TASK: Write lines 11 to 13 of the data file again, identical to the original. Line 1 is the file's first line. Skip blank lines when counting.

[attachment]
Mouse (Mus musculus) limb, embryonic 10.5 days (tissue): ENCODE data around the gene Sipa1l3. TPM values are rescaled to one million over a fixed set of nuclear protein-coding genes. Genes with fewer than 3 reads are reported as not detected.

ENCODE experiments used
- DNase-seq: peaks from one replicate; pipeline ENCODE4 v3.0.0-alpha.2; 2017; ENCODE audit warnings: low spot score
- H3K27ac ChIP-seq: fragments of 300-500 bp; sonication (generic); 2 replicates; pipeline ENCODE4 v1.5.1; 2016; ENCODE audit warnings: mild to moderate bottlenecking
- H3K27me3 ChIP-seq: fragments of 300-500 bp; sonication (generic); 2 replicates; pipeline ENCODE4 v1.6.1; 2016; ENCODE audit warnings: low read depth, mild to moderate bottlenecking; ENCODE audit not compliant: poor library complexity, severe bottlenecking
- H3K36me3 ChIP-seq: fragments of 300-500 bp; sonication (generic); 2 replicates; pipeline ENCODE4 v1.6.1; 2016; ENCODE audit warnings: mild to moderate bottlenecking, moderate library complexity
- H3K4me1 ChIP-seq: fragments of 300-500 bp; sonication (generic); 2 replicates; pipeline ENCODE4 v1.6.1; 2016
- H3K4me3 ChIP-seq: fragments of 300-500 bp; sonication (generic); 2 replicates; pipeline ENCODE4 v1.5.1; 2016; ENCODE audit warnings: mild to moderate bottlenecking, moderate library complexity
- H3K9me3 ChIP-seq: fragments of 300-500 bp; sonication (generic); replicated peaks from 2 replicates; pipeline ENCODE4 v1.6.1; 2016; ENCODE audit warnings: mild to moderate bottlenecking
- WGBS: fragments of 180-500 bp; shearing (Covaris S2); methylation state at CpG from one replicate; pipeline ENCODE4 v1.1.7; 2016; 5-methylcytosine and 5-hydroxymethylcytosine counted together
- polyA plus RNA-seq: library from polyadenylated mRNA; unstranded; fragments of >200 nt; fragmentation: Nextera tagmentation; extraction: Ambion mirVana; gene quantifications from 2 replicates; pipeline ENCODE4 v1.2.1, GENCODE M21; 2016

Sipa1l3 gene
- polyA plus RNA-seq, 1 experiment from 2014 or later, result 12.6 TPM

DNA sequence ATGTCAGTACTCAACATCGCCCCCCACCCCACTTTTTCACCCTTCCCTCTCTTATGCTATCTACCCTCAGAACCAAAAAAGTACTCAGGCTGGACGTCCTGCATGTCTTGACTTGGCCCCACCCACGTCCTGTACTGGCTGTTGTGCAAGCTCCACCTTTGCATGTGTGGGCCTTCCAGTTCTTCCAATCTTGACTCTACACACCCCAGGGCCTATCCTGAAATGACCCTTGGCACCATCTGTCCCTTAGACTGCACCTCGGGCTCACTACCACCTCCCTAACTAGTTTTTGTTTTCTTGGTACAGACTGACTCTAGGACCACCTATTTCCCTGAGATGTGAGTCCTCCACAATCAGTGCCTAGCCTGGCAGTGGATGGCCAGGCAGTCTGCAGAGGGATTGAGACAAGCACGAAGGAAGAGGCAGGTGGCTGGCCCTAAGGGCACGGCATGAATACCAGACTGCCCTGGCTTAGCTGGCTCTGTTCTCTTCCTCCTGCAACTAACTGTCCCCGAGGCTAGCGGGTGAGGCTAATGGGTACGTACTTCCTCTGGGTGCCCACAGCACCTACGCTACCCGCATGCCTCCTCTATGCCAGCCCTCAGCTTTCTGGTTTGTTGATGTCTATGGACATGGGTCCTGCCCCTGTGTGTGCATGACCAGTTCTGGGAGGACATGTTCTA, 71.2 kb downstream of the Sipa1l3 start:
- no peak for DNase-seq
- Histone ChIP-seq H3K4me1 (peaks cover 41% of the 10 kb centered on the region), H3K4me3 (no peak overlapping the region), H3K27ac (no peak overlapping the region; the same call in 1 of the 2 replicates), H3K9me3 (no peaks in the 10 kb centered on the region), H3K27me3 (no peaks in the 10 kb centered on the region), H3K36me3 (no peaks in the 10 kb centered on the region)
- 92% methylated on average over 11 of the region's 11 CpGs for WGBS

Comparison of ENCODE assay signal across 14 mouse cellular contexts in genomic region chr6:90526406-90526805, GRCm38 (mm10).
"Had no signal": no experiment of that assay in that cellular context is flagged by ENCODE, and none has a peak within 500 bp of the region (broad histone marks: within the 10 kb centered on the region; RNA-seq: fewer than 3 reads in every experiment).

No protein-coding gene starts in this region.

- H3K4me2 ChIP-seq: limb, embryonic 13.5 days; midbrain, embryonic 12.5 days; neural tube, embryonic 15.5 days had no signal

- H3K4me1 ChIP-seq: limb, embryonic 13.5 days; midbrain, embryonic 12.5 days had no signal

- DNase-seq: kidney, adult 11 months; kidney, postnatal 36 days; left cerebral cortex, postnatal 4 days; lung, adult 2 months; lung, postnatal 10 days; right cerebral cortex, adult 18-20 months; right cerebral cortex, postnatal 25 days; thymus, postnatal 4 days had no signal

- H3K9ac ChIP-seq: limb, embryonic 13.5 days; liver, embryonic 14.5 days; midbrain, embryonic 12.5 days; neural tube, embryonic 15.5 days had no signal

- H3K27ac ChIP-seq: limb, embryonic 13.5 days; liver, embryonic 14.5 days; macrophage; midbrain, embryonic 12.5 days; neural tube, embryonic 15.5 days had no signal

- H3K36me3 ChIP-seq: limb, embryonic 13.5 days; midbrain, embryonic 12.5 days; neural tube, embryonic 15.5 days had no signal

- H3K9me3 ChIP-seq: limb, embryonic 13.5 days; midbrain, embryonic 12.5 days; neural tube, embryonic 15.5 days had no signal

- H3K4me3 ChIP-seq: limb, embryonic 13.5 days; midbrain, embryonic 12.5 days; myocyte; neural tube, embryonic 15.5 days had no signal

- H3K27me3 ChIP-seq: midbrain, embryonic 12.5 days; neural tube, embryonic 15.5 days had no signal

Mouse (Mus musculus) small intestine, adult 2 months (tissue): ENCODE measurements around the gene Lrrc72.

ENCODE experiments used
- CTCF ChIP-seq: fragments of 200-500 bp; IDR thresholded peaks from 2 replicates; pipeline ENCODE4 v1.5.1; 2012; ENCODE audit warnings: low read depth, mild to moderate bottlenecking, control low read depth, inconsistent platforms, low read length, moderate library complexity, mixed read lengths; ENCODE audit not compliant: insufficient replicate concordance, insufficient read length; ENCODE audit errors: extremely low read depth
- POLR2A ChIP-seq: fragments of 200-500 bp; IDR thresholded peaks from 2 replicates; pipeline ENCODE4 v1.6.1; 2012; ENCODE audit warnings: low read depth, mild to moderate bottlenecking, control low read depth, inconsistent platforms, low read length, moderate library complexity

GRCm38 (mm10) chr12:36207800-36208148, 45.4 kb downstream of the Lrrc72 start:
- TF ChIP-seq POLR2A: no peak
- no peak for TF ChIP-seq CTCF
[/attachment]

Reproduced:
- polyA plus RNA-seq: library from polyadenylated mRNA; unstranded; fragments of >200 nt; fragmentation: Nextera tagmentation; extraction: Ambion mirVana; gene quantifications from 2 replicates; pipeline ENCODE4 v1.2.1, GENCODE M21; 2016

Sipa1l3 gene
- polyA plus RNA-seq, 1 experiment from 2014 or later, result 12.6 TPM